For healthcare organizations that need to increase charitable giving, artificial intelligence (AI) can change the game. AI programs handle tedious data searches and analysis faster and better than humans, giving people more time to make face-to-face connections. And the technology points fundraisers to the right donors for the right ask at the right time. Here’s how to make AI work for you:
Find High-Potential Donors Quickly
In many healthcare organizations, most of those who give $25,000 or more have made a smaller donation in the past. So most of the people a fundraiser wants to spend time with are already in the customer relationship management (CRM) system.
It’s difficult, however, to comb through all previous contributors and figure out who are the most likely to donate next. Wes Moon, co-founder and COO of Wisely fundraising software, notes that “AI is making an impact in this regard because it can systematically identify using a pattern who would be an excellent likely major gift donor and potentially who would be an excellent mid-level giving donor.”
Here’s how it works: The AI software will assess all the data in your CRM and with sophisticated algorithms, identify patterns which major donors share. Then it can find other people, who haven’t yet made a large gift but are likely to because they show similar patterns of behavior and have the net-worth required for a considerable gift.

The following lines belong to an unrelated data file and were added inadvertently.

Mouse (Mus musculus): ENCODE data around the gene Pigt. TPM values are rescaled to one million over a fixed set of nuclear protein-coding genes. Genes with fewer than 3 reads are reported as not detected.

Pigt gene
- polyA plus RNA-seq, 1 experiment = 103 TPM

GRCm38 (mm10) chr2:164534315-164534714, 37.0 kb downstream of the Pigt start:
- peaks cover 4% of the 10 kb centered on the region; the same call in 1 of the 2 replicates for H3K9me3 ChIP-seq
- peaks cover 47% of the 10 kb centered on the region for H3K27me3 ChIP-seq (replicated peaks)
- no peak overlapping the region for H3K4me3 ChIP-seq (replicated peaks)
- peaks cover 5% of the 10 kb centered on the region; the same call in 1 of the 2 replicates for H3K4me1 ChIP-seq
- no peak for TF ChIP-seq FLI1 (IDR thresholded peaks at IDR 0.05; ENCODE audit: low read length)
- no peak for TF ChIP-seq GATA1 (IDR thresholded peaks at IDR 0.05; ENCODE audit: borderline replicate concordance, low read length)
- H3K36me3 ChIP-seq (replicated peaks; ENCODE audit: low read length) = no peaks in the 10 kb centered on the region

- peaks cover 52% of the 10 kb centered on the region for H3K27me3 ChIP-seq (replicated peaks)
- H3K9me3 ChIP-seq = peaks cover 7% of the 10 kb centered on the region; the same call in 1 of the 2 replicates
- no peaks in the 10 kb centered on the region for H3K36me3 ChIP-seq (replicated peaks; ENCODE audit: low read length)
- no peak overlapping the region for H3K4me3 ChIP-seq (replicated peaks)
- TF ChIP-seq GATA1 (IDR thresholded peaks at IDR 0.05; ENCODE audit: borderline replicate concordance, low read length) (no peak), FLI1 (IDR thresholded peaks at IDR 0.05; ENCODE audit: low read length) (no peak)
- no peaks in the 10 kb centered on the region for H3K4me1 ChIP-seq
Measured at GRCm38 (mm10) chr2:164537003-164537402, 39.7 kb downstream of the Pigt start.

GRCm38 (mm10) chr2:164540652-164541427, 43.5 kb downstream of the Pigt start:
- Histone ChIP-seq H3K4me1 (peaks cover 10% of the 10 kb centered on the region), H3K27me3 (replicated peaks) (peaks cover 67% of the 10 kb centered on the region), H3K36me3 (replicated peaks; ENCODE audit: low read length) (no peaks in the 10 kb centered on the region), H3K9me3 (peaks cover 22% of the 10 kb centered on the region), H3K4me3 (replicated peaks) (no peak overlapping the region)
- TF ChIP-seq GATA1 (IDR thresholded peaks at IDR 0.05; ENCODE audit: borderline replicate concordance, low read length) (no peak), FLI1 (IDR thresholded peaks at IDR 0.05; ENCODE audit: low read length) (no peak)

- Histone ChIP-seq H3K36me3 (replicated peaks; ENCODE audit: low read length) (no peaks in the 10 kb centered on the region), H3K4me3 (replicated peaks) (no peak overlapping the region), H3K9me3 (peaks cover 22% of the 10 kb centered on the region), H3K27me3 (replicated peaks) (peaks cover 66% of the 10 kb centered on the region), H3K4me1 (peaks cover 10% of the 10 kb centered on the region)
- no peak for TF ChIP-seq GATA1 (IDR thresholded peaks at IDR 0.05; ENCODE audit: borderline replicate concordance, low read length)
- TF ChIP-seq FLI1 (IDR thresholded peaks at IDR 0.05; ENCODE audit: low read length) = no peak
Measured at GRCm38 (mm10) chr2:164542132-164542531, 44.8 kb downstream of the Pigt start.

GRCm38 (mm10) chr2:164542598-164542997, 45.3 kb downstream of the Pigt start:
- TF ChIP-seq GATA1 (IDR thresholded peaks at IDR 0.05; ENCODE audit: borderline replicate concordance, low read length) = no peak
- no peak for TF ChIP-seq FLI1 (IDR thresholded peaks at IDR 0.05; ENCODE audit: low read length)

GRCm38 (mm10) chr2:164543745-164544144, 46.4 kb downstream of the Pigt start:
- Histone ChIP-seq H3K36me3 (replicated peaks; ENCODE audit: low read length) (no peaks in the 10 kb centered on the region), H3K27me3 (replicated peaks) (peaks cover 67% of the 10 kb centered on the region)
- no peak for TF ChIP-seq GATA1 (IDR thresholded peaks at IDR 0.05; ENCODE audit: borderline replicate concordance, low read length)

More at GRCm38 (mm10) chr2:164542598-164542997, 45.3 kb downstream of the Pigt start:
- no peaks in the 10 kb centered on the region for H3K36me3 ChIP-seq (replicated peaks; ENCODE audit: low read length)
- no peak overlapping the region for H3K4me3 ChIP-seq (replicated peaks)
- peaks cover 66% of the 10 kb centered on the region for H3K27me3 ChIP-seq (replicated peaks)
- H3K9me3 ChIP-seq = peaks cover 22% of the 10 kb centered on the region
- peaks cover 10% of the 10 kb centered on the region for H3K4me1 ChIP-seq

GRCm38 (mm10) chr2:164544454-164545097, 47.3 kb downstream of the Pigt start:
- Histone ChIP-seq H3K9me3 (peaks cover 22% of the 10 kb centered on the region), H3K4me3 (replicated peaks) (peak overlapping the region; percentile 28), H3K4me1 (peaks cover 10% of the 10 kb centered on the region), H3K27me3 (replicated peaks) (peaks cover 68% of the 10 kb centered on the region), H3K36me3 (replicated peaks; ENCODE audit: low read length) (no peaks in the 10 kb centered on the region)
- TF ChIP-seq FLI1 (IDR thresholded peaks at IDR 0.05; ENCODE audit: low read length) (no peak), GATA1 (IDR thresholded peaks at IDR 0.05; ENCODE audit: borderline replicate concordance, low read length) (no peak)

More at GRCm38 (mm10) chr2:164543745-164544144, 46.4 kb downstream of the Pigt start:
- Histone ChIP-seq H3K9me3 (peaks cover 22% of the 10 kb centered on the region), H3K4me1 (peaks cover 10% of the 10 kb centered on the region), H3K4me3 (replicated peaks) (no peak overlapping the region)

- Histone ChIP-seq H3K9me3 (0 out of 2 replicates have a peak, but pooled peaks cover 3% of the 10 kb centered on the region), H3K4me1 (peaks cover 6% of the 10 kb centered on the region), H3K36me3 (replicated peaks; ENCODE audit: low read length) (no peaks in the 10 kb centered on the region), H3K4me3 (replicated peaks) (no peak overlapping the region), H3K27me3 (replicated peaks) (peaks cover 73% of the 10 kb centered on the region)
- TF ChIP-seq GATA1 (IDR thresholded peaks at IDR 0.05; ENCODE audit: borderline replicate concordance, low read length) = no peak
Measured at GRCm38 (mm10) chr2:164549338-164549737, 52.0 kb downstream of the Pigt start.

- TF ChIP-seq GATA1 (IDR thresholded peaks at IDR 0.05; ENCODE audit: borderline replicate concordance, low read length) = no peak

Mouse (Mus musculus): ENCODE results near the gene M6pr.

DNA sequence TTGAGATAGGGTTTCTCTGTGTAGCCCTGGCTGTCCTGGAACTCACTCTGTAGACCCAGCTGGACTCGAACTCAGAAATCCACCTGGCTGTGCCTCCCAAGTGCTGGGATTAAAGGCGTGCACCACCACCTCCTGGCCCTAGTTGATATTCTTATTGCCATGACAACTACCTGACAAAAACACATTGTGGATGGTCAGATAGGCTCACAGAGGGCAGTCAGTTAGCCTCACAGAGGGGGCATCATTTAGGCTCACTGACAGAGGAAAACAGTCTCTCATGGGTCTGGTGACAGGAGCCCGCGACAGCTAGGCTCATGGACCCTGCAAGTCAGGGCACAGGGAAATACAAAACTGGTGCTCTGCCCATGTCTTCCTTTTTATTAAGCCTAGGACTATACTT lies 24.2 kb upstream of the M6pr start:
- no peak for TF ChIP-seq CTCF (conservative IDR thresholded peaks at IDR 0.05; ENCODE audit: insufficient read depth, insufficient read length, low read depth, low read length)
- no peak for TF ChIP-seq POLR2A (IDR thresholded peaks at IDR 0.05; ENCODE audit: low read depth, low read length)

Spend the Right Time with the Right Donors
Once the AI program has selected the best candidates, they can be assigned to a gift officer’s portfolio. However, officers still need to prioritize their meetings. They want to spend the most time with the most promising prospects.
AI programs help officers decide how to spend their time by predicting how much patrons are likely to donate. The software picks up characteristics of people who give at the mid-level and those who make major contributions; then it forecasts how much someone will give based on how closely they fit the model.
AI will predict when people are most likely to give, as well. For example, in some healthcare groups, major contributors follow a trend. They first give a small amount. Then about 7 years later, they donate around $1,000. Then about 2.5 years later, they make a major gift.
Each healthcare organization is a little different, but AI learns from the data so it defines the typical timeline for each group and uses it to position prospects within the journey. With that insight, gift officers can prioritize time with people who are closest to making significant donations.
Make the Right Ask
With a good sense of how much a donor is likely to give, fundraisers can more effectively match prospects with campaigns that fit their interests and their budgets. For example, a donor who is likely to make a mid-level donation and supports the organization’s brain research would probably love to help purchase new equipment for that department. While a major gift donor might want to leave a legacy and would prefer to fund a new wing.